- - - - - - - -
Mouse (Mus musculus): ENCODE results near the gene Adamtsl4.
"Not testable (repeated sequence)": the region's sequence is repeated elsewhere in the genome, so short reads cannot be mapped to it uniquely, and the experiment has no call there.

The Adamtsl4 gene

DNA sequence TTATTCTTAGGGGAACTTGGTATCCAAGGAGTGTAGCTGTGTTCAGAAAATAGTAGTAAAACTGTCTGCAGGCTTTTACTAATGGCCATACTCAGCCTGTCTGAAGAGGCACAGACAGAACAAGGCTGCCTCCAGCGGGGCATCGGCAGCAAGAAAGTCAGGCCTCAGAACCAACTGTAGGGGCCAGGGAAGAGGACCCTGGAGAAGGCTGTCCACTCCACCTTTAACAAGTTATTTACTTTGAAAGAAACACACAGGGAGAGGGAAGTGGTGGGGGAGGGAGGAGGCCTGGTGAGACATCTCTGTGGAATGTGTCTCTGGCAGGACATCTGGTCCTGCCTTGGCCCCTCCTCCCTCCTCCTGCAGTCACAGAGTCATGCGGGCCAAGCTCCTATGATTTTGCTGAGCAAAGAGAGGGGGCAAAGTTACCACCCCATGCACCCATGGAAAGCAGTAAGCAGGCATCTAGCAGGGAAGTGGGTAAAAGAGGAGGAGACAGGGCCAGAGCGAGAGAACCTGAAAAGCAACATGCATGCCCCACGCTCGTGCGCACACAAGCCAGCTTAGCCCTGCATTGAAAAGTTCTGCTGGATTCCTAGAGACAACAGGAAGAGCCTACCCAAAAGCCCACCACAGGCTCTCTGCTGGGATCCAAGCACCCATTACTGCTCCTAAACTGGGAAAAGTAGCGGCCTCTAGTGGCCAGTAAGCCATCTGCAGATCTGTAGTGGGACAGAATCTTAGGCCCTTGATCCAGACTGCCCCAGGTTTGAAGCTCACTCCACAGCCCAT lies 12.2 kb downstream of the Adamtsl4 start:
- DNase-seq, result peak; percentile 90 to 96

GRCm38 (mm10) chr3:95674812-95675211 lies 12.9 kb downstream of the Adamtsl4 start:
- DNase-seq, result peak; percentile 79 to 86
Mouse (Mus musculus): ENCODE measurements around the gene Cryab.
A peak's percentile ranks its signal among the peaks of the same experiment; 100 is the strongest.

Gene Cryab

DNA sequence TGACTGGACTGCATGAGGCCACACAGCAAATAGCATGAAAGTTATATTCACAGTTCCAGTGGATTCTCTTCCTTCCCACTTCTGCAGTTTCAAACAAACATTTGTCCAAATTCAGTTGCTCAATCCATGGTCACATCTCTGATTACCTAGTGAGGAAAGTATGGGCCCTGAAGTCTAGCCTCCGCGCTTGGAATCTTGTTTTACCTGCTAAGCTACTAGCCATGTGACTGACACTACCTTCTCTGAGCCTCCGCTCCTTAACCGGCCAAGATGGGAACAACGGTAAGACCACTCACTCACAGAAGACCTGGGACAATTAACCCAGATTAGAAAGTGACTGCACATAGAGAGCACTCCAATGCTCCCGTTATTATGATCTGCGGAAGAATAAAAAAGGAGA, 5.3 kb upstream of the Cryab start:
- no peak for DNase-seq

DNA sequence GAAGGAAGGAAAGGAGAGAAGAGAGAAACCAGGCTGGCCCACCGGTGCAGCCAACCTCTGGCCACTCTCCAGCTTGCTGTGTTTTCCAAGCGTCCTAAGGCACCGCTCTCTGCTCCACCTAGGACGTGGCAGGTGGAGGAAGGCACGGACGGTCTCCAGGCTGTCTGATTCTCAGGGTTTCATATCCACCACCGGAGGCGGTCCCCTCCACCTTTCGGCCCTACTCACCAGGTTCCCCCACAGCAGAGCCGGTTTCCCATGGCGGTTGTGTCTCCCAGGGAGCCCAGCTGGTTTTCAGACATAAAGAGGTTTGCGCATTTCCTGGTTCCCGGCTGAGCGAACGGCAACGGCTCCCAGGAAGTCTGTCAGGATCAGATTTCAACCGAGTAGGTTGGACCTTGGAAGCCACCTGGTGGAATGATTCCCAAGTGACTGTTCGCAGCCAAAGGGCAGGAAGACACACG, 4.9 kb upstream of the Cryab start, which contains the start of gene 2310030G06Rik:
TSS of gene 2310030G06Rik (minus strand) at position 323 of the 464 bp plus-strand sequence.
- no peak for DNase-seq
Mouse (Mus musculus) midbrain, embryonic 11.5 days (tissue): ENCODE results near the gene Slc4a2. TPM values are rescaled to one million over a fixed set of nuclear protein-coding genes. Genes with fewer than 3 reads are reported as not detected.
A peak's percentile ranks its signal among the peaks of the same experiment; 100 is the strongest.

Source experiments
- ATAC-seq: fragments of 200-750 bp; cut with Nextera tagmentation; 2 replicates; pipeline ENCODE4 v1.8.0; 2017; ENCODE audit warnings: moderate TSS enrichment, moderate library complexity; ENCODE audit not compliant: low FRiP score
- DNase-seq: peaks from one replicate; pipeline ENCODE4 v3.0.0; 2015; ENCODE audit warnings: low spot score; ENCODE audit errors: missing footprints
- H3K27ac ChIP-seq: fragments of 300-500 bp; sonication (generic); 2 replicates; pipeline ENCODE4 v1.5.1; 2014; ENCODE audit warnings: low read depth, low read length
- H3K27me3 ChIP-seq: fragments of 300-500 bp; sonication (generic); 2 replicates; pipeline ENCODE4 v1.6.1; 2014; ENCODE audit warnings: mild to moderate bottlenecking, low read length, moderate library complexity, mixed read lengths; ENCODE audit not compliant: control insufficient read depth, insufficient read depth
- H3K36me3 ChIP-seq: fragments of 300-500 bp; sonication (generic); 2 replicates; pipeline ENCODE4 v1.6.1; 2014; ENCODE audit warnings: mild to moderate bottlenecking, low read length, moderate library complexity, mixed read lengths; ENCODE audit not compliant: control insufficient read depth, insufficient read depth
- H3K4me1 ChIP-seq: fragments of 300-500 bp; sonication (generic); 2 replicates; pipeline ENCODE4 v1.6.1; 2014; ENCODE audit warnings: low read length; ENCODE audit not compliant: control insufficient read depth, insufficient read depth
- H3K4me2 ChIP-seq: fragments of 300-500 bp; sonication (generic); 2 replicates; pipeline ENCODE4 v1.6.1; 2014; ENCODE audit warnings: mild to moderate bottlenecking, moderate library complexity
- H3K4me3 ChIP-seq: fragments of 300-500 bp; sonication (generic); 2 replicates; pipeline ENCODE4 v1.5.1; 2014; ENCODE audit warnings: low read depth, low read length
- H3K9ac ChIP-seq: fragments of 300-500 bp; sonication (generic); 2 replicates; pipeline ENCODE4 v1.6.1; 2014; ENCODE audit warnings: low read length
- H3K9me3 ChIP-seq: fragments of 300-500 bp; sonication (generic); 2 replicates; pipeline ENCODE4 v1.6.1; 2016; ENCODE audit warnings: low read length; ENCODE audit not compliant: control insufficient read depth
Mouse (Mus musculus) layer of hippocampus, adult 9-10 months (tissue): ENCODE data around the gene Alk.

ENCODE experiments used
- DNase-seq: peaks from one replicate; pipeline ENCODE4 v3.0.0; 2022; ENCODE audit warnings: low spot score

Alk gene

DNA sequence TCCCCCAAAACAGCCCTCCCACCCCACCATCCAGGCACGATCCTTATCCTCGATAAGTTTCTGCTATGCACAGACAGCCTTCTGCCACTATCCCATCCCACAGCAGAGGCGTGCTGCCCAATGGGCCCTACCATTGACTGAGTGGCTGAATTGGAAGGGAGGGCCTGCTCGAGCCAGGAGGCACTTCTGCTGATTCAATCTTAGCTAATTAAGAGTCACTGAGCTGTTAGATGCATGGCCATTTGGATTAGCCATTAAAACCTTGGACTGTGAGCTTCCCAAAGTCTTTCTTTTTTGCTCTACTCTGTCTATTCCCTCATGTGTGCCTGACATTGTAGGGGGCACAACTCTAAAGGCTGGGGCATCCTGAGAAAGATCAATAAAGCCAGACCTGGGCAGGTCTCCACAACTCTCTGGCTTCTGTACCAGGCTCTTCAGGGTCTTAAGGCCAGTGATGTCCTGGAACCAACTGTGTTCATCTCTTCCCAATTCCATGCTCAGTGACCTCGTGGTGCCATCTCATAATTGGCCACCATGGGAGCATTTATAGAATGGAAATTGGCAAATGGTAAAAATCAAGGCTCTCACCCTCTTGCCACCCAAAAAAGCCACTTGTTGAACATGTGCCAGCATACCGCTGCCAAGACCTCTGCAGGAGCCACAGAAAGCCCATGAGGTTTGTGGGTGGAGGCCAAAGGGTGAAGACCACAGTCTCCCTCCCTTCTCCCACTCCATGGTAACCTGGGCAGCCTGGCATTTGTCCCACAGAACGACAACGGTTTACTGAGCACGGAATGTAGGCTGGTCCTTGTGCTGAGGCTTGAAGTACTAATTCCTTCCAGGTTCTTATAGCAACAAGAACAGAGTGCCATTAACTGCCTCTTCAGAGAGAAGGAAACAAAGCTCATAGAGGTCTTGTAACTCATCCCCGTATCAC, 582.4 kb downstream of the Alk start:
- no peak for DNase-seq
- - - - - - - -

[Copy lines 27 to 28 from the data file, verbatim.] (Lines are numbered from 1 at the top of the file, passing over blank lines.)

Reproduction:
- H3K9ac ChIP-seq: fragments of 300-500 bp; sonication (generic); 2 replicates; pipeline ENCODE4 v1.6.1; 2014; ENCODE audit warnings: low read length
- H3K9me3 ChIP-seq: fragments of 300-500 bp; sonication (generic); 2 replicates; pipeline ENCODE4 v1.6.1; 2016; ENCODE audit warnings: low read length; ENCODE audit not compliant: control insufficient read depth